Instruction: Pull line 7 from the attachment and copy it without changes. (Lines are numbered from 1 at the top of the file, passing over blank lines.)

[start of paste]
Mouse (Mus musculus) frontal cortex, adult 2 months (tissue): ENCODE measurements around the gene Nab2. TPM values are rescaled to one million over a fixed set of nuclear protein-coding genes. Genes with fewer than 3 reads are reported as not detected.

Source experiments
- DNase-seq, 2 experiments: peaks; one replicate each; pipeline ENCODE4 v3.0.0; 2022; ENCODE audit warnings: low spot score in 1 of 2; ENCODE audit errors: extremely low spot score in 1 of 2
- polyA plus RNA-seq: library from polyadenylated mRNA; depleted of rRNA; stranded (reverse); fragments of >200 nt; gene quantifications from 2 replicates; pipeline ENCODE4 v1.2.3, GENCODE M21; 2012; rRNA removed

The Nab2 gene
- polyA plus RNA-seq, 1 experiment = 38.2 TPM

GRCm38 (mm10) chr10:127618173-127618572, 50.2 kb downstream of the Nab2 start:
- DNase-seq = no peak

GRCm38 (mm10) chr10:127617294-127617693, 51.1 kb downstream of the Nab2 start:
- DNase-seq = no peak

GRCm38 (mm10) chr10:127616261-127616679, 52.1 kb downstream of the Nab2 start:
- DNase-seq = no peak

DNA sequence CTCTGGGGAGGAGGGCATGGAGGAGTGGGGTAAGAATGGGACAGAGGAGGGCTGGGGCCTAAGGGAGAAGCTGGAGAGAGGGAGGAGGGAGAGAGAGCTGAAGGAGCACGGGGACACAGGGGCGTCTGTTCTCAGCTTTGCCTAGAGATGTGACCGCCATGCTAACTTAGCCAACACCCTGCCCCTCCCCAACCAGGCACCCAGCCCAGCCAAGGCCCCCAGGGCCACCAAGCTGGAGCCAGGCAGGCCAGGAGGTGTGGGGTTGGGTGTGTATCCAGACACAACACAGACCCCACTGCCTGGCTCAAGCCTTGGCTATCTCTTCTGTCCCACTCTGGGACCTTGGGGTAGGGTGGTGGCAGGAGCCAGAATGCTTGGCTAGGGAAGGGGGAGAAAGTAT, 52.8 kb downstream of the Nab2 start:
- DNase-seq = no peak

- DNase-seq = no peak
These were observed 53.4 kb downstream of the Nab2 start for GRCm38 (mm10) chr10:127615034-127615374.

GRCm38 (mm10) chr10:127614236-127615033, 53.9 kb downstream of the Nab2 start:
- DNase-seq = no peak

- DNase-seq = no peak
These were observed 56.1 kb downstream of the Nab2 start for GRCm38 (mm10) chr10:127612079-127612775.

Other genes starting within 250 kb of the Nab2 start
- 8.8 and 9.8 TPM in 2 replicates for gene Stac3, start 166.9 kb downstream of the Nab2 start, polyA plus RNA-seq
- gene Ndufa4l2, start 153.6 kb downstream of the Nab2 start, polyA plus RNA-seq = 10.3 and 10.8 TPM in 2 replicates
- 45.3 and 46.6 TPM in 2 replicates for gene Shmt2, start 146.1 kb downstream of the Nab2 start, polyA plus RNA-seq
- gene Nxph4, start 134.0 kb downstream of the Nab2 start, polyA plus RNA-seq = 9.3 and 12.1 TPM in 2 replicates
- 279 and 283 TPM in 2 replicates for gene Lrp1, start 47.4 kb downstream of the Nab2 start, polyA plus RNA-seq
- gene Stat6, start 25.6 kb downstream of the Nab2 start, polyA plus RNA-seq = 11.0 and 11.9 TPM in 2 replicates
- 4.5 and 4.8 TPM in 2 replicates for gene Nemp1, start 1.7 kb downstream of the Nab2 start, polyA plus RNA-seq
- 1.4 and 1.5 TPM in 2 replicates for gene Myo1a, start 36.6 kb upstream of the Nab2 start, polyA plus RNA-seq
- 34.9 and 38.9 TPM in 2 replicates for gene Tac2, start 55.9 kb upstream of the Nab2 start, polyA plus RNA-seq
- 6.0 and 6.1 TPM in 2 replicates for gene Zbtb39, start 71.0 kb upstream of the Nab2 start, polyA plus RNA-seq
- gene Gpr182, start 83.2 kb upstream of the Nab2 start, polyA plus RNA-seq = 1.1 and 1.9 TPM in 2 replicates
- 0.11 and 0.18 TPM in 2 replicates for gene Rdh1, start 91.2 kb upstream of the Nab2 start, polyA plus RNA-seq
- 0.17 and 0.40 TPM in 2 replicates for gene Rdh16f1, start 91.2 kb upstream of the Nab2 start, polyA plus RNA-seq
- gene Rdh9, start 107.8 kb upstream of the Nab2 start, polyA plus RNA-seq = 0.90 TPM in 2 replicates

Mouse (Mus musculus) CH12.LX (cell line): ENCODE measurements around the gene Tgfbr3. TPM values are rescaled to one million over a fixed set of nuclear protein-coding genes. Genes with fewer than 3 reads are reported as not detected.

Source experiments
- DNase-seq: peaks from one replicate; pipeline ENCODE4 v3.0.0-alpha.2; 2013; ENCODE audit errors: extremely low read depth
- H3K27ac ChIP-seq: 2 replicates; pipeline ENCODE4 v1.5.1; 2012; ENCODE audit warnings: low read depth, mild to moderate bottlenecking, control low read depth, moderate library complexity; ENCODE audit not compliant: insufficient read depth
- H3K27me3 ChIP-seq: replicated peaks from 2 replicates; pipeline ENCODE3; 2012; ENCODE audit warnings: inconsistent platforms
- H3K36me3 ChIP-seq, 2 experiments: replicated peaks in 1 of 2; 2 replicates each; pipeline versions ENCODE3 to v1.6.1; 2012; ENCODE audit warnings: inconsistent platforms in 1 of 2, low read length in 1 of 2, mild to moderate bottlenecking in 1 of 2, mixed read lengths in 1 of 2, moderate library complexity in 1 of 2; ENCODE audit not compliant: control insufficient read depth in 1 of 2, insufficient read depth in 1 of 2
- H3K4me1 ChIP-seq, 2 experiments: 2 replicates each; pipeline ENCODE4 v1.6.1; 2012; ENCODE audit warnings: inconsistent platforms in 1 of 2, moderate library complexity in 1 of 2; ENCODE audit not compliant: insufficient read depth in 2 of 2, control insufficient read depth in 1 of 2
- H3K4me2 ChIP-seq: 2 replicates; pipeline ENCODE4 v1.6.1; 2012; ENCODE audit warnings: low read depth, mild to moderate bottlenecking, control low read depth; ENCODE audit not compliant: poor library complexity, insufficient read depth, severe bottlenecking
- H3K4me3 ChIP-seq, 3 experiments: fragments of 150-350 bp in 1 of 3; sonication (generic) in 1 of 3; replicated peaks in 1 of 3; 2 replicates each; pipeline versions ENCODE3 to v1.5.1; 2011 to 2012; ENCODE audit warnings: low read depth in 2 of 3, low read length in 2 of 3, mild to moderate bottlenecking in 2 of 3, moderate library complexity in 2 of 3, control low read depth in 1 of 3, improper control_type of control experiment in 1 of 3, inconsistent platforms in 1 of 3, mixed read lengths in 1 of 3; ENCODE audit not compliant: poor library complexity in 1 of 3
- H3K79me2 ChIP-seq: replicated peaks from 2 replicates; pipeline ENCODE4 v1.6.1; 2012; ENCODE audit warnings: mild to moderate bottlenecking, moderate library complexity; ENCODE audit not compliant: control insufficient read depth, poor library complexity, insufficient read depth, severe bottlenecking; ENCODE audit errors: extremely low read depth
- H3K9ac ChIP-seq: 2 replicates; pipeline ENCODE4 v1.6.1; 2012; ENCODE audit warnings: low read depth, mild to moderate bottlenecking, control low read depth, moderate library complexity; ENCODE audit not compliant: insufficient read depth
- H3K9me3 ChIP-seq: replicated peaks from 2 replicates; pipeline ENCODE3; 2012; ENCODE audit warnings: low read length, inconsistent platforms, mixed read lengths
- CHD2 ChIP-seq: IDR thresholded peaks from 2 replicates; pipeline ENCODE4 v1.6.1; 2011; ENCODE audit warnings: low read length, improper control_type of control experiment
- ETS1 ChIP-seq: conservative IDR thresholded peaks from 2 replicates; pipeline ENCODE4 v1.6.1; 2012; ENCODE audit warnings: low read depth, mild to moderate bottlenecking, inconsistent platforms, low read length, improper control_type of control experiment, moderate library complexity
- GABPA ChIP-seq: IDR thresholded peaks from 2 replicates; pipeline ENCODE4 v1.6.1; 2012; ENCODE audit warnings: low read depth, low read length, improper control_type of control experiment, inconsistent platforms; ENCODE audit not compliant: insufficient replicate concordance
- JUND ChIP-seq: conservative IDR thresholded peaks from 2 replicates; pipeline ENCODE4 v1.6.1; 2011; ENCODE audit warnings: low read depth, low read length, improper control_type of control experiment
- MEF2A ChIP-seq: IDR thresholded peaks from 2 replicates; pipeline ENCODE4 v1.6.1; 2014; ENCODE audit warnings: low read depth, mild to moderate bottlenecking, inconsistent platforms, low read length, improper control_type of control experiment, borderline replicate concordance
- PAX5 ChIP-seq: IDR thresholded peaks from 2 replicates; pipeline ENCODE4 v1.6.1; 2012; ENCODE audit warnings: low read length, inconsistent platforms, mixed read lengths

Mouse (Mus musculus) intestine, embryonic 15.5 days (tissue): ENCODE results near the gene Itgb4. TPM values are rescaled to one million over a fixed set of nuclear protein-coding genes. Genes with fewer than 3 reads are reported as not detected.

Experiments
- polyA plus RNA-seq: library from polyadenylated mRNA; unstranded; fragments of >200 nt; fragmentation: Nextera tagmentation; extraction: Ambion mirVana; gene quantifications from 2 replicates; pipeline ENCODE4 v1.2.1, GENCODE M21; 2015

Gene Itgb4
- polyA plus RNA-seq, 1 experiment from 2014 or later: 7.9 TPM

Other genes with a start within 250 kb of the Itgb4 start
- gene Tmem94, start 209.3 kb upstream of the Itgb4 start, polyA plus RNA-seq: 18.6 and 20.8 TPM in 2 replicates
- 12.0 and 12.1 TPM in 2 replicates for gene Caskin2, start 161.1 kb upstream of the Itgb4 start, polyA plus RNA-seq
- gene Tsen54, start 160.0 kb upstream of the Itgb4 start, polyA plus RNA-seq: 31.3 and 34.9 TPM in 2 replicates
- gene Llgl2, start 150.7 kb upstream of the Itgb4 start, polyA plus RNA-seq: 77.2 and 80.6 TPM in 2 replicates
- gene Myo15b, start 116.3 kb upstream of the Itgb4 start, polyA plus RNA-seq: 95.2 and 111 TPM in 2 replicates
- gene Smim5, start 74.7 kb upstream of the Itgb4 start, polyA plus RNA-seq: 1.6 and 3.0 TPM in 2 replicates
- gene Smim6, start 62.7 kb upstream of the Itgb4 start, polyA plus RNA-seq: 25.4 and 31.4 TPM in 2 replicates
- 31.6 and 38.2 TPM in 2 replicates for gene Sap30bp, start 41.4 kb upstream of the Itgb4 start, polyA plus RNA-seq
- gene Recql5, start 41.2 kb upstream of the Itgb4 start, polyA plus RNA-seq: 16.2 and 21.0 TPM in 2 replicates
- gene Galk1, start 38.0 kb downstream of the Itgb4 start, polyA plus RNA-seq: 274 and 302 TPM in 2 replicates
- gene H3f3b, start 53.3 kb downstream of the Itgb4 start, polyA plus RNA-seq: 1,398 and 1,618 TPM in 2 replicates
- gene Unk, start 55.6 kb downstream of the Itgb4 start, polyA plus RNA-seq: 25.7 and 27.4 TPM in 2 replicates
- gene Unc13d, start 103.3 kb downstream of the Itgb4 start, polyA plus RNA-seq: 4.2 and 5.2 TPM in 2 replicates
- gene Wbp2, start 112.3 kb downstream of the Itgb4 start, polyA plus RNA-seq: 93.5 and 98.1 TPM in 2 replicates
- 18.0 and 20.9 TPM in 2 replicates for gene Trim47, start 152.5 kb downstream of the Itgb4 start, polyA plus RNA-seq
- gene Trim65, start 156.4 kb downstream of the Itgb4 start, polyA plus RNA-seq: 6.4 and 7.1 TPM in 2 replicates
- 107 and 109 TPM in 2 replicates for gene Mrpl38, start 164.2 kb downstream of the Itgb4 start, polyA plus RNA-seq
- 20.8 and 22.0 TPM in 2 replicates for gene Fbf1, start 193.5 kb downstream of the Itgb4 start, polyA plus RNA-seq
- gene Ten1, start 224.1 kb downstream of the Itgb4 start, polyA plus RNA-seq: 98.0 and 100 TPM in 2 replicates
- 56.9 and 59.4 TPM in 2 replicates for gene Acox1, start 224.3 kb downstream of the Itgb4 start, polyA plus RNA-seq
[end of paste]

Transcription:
GRCm38 (mm10) chr10:127618173-127618572, 50.2 kb downstream of the Nab2 start: